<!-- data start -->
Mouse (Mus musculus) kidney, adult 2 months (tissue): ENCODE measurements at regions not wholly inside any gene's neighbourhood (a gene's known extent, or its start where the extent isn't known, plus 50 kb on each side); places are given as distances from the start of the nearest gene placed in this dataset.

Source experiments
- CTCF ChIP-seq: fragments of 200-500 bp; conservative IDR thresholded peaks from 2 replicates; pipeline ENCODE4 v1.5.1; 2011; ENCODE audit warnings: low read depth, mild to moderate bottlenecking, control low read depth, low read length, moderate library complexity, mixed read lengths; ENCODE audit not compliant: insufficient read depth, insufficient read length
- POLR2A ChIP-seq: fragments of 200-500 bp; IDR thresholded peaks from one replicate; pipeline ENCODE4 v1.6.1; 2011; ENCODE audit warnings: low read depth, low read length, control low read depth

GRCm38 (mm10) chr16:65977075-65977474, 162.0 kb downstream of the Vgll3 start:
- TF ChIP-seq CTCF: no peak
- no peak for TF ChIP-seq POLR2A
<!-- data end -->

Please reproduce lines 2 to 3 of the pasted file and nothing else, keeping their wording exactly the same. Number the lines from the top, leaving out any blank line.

Source experiments
- CTCF ChIP-seq: fragments of 200-500 bp; conservative IDR thresholded peaks from 2 replicates; pipeline ENCODE4 v1.5.1; 2011; ENCODE audit warnings: low read depth, mild to moderate bottlenecking, control low read depth, low read length, moderate library complexity, mixed read lengths; ENCODE audit not compliant: insufficient read depth, insufficient read length